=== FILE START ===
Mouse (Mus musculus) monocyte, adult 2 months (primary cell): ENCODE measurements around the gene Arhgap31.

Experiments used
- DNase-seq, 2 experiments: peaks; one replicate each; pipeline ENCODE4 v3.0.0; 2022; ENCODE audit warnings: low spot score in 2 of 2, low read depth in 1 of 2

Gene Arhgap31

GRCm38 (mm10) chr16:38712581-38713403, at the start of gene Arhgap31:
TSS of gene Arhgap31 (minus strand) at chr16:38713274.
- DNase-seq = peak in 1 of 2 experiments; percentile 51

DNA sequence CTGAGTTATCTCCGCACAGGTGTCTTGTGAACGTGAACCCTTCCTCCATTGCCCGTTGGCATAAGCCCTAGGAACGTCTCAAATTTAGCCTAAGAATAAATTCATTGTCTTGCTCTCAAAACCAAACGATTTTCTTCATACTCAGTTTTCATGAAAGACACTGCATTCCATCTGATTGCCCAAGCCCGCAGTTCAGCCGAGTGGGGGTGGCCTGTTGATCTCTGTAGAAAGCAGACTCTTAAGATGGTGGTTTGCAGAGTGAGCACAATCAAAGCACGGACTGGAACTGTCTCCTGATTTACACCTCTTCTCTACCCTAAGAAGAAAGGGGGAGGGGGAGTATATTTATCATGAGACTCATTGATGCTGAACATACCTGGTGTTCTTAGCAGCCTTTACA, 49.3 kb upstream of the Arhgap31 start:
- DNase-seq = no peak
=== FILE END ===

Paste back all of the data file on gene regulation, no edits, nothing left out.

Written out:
Mouse (Mus musculus) monocyte, adult 2 months (primary cell): ENCODE measurements around the gene Arhgap31.

Experiments used
- DNase-seq, 2 experiments: peaks; one replicate each; pipeline ENCODE4 v3.0.0; 2022; ENCODE audit warnings: low spot score in 2 of 2, low read depth in 1 of 2

Gene Arhgap31

GRCm38 (mm10) chr16:38712581-38713403, at the start of gene Arhgap31:
TSS of gene Arhgap31 (minus strand) at chr16:38713274.
- DNase-seq = peak in 1 of 2 experiments; percentile 51

DNA sequence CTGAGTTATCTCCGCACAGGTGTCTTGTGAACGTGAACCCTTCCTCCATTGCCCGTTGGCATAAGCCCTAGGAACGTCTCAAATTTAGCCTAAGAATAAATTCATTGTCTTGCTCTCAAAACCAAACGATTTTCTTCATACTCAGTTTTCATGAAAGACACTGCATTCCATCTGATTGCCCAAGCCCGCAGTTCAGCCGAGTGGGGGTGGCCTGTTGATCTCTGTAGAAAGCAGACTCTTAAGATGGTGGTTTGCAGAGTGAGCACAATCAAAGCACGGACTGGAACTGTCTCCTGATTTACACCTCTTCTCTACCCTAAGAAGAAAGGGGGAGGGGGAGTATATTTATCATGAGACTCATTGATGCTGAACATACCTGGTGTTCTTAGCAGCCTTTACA, 49.3 kb upstream of the Arhgap31 start:
- DNase-seq = no peak